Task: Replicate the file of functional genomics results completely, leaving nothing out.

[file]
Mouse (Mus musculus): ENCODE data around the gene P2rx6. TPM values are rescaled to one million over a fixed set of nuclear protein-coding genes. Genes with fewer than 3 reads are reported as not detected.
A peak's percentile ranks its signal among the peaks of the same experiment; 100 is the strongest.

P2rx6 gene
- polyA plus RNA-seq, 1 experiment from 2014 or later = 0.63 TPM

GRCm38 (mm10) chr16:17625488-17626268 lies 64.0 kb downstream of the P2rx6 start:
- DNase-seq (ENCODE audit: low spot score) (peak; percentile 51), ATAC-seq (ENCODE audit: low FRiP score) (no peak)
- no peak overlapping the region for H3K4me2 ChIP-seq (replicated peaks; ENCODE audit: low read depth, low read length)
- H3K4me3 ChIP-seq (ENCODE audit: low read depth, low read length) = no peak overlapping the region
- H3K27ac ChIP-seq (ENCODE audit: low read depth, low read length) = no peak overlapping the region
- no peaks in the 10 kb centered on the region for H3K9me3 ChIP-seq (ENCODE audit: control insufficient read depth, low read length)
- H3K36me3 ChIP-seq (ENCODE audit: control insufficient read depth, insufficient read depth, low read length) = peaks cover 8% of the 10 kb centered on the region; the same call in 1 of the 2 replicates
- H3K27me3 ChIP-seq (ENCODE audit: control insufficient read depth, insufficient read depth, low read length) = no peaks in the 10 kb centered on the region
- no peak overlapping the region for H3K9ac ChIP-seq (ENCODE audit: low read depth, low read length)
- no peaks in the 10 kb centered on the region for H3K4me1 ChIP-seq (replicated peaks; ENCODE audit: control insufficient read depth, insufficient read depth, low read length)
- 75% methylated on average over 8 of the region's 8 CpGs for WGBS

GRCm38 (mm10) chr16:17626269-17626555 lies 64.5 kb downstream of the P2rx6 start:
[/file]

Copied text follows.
Mouse (Mus musculus): ENCODE data around the gene P2rx6. TPM values are rescaled to one million over a fixed set of nuclear protein-coding genes. Genes with fewer than 3 reads are reported as not detected.
A peak's percentile ranks its signal among the peaks of the same experiment; 100 is the strongest.

P2rx6 gene
- polyA plus RNA-seq, 1 experiment from 2014 or later = 0.63 TPM

GRCm38 (mm10) chr16:17625488-17626268 lies 64.0 kb downstream of the P2rx6 start:
- DNase-seq (ENCODE audit: low spot score) (peak; percentile 51), ATAC-seq (ENCODE audit: low FRiP score) (no peak)
- no peak overlapping the region for H3K4me2 ChIP-seq (replicated peaks; ENCODE audit: low read depth, low read length)
- H3K4me3 ChIP-seq (ENCODE audit: low read depth, low read length) = no peak overlapping the region
- H3K27ac ChIP-seq (ENCODE audit: low read depth, low read length) = no peak overlapping the region
- no peaks in the 10 kb centered on the region for H3K9me3 ChIP-seq (ENCODE audit: control insufficient read depth, low read length)
- H3K36me3 ChIP-seq (ENCODE audit: control insufficient read depth, insufficient read depth, low read length) = peaks cover 8% of the 10 kb centered on the region; the same call in 1 of the 2 replicates
- H3K27me3 ChIP-seq (ENCODE audit: control insufficient read depth, insufficient read depth, low read length) = no peaks in the 10 kb centered on the region
- no peak overlapping the region for H3K9ac ChIP-seq (ENCODE audit: low read depth, low read length)
- no peaks in the 10 kb centered on the region for H3K4me1 ChIP-seq (replicated peaks; ENCODE audit: control insufficient read depth, insufficient read depth, low read length)
- 75% methylated on average over 8 of the region's 8 CpGs for WGBS

GRCm38 (mm10) chr16:17626269-17626555 lies 64.5 kb downstream of the P2rx6 start: